Showing items filed under “Read through the Bible ”


In Psalms 105, we are being reminded of God’s deliverance of His people from Egypt.  I think one of the strongest examples of God’s authority over men and creation.  It also speaks clearly to us of God’s unending faithfulness. Something that should give us courage and fortitude especially during these times of change.  This psalm recounts how God brought His people out of the bondage of Egypt. From another OT passage, we read that He did so “with a mighty hand and an outstretched arm.”  He then provided for them in the wilderness where there was nothing and brought them into a new land He had chosen for them.  Has He Himself not said in His Word, “I will never leave you or forsake you.”?  Reading from the NKJ verse 43 caught my attention, “He brought out His people with joy, His chosen ones with gladness.”  Redeeming Israel out of Egypt and unto Himself brought joy and gladness to God. Seems to me we have something yet far more important when Jesus became the redeemer, our redeemer and we read that “who for the joy that was set before Him endured the cross.”  When Israel was redeemed from Egypt, God used His outstretched arm.  When the price for our redemption was paid, the arms of the Lord Jesus were outstretched and nailed to a cruel Roman cross.  When Israel was to leave Egypt, a Passover Lamb was slain, its blood shed. Jesus blood was shed for us or as the hymn writer penned it, “shed for sinners, shed for rebels, shed for me.”  In light of so great a salvation, may it be our purpose to live in such a way as to bring joy and gladness to God our Father and Jesus Christ our Lord.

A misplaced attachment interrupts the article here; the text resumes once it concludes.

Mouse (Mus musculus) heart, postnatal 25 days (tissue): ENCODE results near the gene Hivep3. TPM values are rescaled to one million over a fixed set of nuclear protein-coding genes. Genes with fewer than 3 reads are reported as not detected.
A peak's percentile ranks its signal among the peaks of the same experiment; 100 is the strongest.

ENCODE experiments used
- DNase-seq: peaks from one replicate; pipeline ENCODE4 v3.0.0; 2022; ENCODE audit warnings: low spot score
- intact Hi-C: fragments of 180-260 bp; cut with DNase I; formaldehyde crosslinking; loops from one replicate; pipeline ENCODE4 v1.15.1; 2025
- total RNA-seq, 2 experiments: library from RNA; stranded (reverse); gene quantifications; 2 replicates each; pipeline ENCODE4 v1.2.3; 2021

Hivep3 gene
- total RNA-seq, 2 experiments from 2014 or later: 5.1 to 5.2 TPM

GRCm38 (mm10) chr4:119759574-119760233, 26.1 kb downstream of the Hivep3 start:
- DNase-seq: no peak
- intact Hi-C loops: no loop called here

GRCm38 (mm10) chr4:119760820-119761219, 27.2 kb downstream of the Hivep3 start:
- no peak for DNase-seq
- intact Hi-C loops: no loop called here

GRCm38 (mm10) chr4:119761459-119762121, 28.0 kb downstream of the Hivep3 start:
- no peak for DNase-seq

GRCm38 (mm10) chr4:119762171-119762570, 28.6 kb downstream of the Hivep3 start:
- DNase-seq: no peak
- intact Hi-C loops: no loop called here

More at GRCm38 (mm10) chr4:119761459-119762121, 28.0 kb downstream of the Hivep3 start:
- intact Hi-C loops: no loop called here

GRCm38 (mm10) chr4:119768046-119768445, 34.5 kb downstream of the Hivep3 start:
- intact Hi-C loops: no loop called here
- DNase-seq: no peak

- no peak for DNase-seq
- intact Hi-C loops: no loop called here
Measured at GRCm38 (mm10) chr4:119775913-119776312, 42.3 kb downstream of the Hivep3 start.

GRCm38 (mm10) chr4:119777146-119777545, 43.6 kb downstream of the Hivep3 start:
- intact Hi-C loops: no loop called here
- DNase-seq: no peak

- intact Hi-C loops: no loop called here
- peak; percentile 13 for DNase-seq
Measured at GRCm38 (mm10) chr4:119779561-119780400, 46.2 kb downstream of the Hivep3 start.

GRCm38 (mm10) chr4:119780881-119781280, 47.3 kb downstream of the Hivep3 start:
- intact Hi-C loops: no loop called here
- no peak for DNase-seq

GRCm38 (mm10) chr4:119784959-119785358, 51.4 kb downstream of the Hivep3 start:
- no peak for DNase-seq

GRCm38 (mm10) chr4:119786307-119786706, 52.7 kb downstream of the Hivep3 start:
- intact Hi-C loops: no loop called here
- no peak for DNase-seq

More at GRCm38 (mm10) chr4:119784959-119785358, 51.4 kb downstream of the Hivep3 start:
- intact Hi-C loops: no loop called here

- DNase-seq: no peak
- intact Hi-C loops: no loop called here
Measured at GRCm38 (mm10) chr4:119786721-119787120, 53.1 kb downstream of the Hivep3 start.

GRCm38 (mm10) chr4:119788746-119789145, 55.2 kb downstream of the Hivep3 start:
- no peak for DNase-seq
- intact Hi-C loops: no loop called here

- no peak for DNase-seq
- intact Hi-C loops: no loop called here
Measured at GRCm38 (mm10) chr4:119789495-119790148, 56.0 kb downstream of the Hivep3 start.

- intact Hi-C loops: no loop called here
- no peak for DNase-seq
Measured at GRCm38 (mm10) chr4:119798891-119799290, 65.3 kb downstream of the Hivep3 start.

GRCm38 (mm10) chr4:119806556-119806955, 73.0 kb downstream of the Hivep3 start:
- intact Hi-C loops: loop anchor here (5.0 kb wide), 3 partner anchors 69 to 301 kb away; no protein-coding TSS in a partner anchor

In closing, let me recommend the words to a hymn titled Anywhere With Jesus.  This hymn has been joyfully sung for generations and I think brings joy and comfort which I hope will be a blessing.

Posted by Larry Dean with



The book of Ruth is a beautifully written story of how God is involved in our everyday lives. The story teller here does not often express explicitly what God is doing and characters only reference God a few times, but we absolutely see His touch throughout every move. While the book of Ruth is a small story, it is a powerful piece of the larger story of God’s redemption for the entire world.

Naomi, the widow, claims her story of tragedy and death and even names herself as bitter, but God was working. Ruth, the Moabite, seemingly gives up her own life in her native land in a gesture of loyalty to Naomi, but God was working. Boaz, the farmer, simply responds to the cultural practice of kinsman redeeming, but God was working.

The conclusion of this book is a genealogy that is often skimmed over quickly as it can be an insignificant read if left to its surface. Dig in a little to the family tree here and you’ll see that because Naomi was widowed, and because Ruth was bold, and because Boaz was noble, and because God is intricately woven through every detail of our lives, David was born, from whom came the lineage of the Messiah.  

Posted by Misty Stern with

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